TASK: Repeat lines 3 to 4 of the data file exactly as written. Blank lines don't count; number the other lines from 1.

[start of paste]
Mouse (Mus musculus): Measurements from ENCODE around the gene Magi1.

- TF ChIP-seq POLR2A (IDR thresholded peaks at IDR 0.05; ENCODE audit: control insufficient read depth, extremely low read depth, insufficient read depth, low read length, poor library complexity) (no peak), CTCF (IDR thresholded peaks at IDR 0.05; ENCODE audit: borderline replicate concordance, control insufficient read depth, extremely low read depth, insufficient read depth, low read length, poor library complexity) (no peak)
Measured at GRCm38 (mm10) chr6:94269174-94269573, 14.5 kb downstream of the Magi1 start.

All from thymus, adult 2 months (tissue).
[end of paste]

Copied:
Measured at GRCm38 (mm10) chr6:94269174-94269573, 14.5 kb downstream of the Magi1 start.

All from thymus, adult 2 months (tissue).